In order to write about the new changes in torpedoes announced at Planets.nu, I need to briefly explain how torpedo economics work in Planets. As most of you probably figured out pretty early on in your Planets days, Mk.4 torpedoes are the best go-to torp to pick, until you have more money to get one of the top-tier ones (Mk.7 or Mk.8). Many of you have looked at the damage (TW) rating of each torp and then compared it to the MC cost, and noticed that certain torpedoes are much more efficient at packing a punch than others.
For those who aren’t familiar with the torpedo stats, here is a graphic that explains the story. The red line represents the damage output of the torpedo class (measured in TW). The blue bars represent the economic efficiency of each torp (the cost in MC spent per TW of damage you do). In every chart I will highlight the Mk.4 as a reference point, and because it is the most resource-efficient torpedo to use overall.
As you can see, the Mk.4 is the torpedo of choice, far exceeding its neighbours in economic efficiency. The Mk.4’s advantage is so clear that it is overwhelmingly chosen by players as the weapon of choice in the early game, and even late game for cheap minelaying. The Mk.7 is a bit cheaper than its neighbours too, but not as much. For this reason it is usually chosen as the higher-end weapon of choice, until the player can afford the more expensive Mk.8.
You will also notice that the Mk.3 stands out as perhaps the worst of all torpedoes. It has both low power — similar to that of the Mk.2 — and bad economy — far worse than the Mk.7. This is probably why Joshua has chosen to adjust its price to make it more affordable in the recent changes.
The Changes (announced at PlanetsCon 2020):
Update: These torpedo changes are now in Bleeding Edge games as well as Campaign games.
But now, suddenly, change is afoot at Planets.nu! The clouds have parted and a few beams of sunlight have touched the torpedo charts. These new changes are relatively minor in the grand scale of things, but it is nevertheless a momentous time, since weapon stats are one thing that have stayed the same for decades.
What “Economic Efficiency” Means
A look at the above graph shows that Mk.4 torps are clearly advantageous in cost. This matters a lot. Say that you want to destroy a Super Star Destroyer with Mk.3 torps: you might think that you are going to save money compared to a Mk.4 by using a cheaper torp to do the job. But you would be wrong. The Mk.3 is cheaper, but it is also considerably weaker, particularly against hulls. To destroy an SSD’s hull requires 15 hits with a Mk.4 and 20 hits with a Mk.3. This translates to 185 MC for a Mk.4 load-out vs. 240 MC for Mk.3 — not counting missed shots, which increase the price difference by a third. Thus, along with being more powerful, the Mk.4 is also more efficient, making it the weapon of choice for both power and economy.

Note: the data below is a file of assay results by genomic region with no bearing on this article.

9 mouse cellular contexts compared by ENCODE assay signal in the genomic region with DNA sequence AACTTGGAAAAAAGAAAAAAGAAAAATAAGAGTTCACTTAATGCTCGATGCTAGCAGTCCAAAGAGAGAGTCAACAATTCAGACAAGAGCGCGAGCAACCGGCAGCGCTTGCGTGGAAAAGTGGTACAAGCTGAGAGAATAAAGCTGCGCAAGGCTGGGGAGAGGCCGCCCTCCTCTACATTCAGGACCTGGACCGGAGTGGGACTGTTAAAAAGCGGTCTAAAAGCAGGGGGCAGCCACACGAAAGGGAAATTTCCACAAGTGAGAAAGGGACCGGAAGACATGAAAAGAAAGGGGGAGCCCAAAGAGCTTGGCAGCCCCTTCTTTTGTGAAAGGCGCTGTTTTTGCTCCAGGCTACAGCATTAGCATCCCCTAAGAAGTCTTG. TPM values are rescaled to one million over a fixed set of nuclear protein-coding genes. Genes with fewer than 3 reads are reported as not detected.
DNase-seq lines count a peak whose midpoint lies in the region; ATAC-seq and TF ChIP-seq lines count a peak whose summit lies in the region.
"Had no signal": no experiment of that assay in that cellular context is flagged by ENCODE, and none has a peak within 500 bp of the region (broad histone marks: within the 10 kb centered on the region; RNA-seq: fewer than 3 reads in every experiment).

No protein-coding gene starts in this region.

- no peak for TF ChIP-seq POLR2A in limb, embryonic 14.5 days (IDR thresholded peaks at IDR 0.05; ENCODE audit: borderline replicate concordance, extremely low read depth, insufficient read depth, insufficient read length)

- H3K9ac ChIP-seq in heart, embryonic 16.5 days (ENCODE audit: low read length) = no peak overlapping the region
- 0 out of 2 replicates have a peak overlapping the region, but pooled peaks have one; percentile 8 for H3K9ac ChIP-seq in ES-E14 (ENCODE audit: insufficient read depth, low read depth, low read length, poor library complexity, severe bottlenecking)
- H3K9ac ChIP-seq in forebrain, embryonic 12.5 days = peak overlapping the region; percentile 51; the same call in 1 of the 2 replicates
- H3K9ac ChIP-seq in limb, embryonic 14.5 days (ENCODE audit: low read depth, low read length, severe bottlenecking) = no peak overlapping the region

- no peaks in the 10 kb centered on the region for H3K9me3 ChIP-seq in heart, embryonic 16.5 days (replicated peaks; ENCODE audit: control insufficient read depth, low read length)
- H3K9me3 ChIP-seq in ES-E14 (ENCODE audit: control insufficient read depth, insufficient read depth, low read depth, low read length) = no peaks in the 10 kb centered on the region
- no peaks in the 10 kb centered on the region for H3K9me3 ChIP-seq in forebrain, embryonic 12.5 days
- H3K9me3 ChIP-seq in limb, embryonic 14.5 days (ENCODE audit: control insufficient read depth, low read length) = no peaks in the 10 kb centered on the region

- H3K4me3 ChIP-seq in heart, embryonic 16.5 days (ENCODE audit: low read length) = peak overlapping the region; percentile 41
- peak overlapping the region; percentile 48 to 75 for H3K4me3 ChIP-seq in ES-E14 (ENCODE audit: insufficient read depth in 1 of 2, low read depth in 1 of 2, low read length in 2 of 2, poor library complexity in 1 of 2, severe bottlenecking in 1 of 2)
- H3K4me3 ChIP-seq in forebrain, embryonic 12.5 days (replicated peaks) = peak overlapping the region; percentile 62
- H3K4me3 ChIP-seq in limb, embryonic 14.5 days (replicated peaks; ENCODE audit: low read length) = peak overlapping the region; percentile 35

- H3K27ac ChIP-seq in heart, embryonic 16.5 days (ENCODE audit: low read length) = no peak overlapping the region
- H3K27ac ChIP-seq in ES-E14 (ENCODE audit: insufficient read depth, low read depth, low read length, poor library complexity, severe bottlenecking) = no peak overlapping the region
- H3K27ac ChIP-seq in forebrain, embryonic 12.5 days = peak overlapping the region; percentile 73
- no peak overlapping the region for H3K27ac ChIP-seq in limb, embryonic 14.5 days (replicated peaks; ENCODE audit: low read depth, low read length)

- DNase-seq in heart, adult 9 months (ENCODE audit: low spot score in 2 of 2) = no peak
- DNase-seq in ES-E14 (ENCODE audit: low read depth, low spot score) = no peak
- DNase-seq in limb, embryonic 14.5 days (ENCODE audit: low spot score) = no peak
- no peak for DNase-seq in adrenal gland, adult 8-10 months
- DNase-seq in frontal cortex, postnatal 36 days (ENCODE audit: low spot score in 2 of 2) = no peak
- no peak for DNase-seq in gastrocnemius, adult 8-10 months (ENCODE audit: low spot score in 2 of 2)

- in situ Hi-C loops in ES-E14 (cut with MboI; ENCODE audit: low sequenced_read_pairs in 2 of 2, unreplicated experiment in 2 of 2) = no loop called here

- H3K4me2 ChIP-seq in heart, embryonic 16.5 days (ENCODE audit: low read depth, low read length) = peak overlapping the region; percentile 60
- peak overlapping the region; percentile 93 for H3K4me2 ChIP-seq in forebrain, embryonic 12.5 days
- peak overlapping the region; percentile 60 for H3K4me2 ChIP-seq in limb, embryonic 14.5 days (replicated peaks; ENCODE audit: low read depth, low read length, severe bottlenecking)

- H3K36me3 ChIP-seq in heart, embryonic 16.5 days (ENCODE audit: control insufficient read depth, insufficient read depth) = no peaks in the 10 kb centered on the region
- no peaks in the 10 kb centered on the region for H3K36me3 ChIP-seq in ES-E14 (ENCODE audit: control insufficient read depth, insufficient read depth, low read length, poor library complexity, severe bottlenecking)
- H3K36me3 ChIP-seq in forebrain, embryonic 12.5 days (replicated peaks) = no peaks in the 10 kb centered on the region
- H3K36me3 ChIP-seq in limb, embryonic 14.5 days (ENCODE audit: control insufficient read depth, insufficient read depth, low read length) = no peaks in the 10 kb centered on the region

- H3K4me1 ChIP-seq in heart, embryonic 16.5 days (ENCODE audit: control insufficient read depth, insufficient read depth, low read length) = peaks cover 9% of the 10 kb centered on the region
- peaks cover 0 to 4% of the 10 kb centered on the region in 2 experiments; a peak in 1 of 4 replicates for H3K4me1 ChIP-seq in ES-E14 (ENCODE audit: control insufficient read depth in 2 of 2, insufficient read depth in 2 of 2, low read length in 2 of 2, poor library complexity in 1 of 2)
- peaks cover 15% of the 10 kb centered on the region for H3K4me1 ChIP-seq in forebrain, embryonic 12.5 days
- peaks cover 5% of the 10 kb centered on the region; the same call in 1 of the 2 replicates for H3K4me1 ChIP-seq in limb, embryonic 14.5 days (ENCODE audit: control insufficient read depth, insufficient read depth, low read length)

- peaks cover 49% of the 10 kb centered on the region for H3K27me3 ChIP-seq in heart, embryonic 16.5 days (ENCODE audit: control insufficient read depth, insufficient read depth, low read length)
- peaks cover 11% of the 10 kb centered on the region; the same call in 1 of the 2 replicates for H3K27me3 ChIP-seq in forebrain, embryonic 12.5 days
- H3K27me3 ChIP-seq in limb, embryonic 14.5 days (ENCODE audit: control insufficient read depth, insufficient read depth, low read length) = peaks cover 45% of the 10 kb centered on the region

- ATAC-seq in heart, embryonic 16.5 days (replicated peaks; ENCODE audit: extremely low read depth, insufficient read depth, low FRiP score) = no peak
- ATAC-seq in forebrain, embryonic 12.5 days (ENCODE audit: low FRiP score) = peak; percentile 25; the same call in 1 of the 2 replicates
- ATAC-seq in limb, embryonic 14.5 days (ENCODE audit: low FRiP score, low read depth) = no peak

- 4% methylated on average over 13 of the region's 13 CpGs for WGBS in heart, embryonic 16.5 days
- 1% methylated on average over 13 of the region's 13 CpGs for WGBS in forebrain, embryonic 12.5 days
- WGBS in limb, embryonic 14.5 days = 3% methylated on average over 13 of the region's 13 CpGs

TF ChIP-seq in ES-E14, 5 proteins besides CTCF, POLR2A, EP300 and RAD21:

If cash is the only limiting factor, you might opt to go with Mk.2s instead — despite the 34 required — because the loadout only costs 170 MC, and we haven’t even paid for torpedo tech levels yet. In this regard, the Mk.3 is almost useless, because there is almost no situation in which you would choose it over a Mk.4, and equally few where you would choose it over a Mk.2.
Analysis of the New Torpedo Changes at Planets.nu:
Change #1: Torpedo Cost Reductions (Mk.2 and Mk.3)
Both the Mk.2 and Mk.3 torpedoes have received a reduction in their unit cost. They are now potentially usable, though still not great. The cost/damage of Mk.2 is now substantially better than the Mk.4, meaning they should be usable in combat in some situations.
This chart will summarize torpedo cost changes by comparing the new torps’ economic efficiency compared with the old ones:
You will notice that the Mk.2 and Mk.3 have enjoyed large improvements in their economic efficiency (cost per damage).
Mk.3 torps are still unfortunately significantly less efficient to build than the Mk.4 — but they are now in useful territory. If, for example, you want to save duranium, you can build your ships with Mk. 3 launchers, which cost only 1 duranium each instead of 4. This can be useful in situations where you don’t intend to use them for combat much (e.g. building a D7 to drop clans, or a disposable shield-scratcher).
One side effect of lower cost for torps is lower cost for minefields using that torp. Previously, the Mk.4 was by far the most efficient minelayer (per MC), followed by the Mk.7. The Mk.3 and Mk.2 are now the most efficient minelayers (in terms of MC). This means some players might decide that the Mk.3 or Mk.2 are reasonable minelayers, especially in situations where MCs are tight but minerals are abundant. On balance though, Mk.4 is still probably the best overall, since it will give you considerable mineral savings when building torps for minelaying, and has a very similar MC cost. (See minelaying chart below)